You are here

Heidi Talbot - In Love and Light (Navigator)

Star rating: 

No stranger to those remotely familiar with Cherish the Ladies, Heidi Talbot brings forth her own unique voice with this, her follow up to 2004's DISTANT FUTURE. Delicately produced by Boo Hewerdine IN LOVE AND LIGHT is the perfect title for this selection of lovely and light songs. The occasional County Kildare inflections, especially on her gorgeous reading of Tom Waits' Time, leaves the listener in no doubt as to what part of the world this young singer hails from.

With contributions from the likes of Eddi Reader, John Doyle, John McCusker and Michael McGoldrick, as well as Mr Hewerdine popping in from behind the mixing desk, IN LOVE AND LIGHT showcases Heidi Talbot's rich vocal delivery and it is with this voice that our attention is held throughout.

There are moments of familiarity here that will no doubt fall well within the confines of Talbot's canon. Bedlam Boys and Glenlogie bear all the hallmarks of a modern folk arrangement; interesting time signatures and crystal clear interplay between strings and whistle. But on this collection of songs, Talbot broadens her scope and tackles other melodic areas with relative ease. Invisible conjures up the same distinct feeling of Fifties pop as John Lennon applied to (Just Like) Starting Over way back in another era. It's the essence of the smoochie dance floor hit but without forcing it or being a pastiche of it.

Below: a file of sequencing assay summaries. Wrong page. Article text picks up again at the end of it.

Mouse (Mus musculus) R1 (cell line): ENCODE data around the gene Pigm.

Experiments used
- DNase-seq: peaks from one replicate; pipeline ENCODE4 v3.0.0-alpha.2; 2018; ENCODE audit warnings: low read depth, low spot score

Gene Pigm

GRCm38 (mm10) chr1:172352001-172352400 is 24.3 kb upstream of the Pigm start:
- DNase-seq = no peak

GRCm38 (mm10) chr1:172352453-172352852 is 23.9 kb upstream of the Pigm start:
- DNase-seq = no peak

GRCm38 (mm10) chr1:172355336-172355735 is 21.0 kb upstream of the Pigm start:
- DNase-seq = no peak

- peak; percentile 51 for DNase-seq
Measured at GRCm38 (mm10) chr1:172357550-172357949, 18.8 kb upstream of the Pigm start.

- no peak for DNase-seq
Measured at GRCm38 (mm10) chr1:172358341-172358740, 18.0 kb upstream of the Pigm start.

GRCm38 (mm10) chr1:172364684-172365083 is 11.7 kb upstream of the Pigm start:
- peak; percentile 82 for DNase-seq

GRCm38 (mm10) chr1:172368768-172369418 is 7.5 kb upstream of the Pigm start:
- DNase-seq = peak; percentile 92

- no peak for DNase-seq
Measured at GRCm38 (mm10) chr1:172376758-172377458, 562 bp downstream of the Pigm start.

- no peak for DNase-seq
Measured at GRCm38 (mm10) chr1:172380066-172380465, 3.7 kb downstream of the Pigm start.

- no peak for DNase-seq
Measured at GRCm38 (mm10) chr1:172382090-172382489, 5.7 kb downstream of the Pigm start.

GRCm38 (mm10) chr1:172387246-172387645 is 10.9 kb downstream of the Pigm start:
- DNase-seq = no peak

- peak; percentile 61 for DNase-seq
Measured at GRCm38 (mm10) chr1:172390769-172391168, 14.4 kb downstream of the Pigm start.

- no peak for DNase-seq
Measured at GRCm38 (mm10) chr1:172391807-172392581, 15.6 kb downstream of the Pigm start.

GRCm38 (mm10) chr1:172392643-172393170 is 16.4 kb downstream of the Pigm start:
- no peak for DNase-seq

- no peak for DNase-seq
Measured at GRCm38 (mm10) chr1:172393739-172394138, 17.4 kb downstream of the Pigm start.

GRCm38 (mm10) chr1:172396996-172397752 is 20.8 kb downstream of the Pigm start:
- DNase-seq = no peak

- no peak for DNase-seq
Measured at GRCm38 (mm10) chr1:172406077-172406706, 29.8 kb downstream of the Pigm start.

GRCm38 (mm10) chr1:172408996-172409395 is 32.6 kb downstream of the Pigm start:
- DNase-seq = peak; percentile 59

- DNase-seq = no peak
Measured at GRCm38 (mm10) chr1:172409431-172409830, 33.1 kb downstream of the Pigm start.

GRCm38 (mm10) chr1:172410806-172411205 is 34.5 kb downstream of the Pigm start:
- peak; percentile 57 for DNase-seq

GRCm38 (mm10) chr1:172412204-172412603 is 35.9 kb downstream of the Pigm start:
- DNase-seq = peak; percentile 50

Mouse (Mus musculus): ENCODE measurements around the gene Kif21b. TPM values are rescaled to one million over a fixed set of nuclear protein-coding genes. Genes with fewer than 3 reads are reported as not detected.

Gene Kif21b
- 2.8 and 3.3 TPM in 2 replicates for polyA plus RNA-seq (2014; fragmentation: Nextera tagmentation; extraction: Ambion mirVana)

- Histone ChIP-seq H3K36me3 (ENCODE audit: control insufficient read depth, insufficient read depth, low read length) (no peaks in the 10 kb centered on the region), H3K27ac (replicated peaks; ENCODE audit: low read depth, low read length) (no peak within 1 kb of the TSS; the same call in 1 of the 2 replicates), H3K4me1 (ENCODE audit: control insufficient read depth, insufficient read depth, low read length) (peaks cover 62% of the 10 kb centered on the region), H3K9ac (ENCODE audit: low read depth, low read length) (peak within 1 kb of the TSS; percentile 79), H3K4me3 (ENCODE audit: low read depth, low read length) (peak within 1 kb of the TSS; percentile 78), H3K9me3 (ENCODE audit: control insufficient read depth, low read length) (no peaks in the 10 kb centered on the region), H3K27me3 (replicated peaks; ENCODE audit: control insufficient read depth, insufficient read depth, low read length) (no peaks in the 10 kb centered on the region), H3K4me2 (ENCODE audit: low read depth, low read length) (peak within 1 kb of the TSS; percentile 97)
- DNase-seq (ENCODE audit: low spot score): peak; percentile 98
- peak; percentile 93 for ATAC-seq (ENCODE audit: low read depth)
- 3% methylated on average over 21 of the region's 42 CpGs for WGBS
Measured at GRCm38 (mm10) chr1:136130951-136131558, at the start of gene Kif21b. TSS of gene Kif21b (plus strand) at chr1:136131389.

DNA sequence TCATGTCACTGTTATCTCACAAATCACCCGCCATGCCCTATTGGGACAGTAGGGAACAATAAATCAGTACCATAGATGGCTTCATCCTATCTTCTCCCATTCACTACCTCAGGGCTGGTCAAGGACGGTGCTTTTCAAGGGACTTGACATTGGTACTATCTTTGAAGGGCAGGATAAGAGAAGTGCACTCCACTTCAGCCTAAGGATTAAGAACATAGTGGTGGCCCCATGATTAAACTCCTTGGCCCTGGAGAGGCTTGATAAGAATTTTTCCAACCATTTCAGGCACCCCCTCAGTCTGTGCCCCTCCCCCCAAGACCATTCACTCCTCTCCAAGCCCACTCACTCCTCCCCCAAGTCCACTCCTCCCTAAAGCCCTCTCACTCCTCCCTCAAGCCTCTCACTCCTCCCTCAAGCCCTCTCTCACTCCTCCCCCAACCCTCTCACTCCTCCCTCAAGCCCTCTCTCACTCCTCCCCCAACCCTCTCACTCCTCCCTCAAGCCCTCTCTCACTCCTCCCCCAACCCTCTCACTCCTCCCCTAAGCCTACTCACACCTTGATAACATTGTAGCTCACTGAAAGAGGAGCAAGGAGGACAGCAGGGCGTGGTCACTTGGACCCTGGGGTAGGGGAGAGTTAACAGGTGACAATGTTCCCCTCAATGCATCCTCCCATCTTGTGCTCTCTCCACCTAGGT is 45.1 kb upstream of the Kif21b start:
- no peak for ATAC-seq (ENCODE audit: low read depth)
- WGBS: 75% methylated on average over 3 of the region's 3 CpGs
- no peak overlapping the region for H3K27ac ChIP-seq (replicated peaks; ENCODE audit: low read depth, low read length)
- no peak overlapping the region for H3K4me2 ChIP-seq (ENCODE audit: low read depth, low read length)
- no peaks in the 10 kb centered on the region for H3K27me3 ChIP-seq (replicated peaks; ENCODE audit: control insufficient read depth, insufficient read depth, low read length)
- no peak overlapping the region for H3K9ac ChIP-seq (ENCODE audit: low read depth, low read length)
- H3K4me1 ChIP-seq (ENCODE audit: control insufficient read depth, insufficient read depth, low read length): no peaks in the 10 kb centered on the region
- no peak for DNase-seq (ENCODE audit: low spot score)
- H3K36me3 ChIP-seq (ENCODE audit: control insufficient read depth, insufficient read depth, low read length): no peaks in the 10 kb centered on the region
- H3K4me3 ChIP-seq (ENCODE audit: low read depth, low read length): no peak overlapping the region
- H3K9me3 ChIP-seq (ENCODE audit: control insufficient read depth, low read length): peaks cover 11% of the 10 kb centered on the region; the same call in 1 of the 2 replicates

Whilst Boo Hewerdine's Everything borrows from Joni's Woodstock, bringing with it a joyous celebration of everything we are and basically answering some of the questions posed by the high priestess of hippie ponderings almost forty years on, Whispering Grass is whimsically revisited in much the same manner as Sandy Denny's classic rendition on her 1974 LIKE AN OLD FASHIONED WALTZ album, rather than following the Ink Spots original template. Isn't it a shame that this beautiful song will forever be associated with two sweaty men in khaki shorts and pith helmets! 

Duetting with Talbot on The Blackest Crow is Kris Drever, who offers a second voice to the album and which is very much welcomed, alternating between verses and culminating in a final verse in unison. You tend to be left wanting more of the same.

My only minor niggle with Heidi's second album has nothing to do with the music itself, but with the artwork and in particular the miniscule white text on a red ground. The extinction of vinyl albums forced us into using a magnifying glass to gain information, which is not normally readily available on the bus back from the record store. IN LOVE AND LIGHT requires a microscope. Be prepared to squint.

Allan Wilkinson
Northern Sky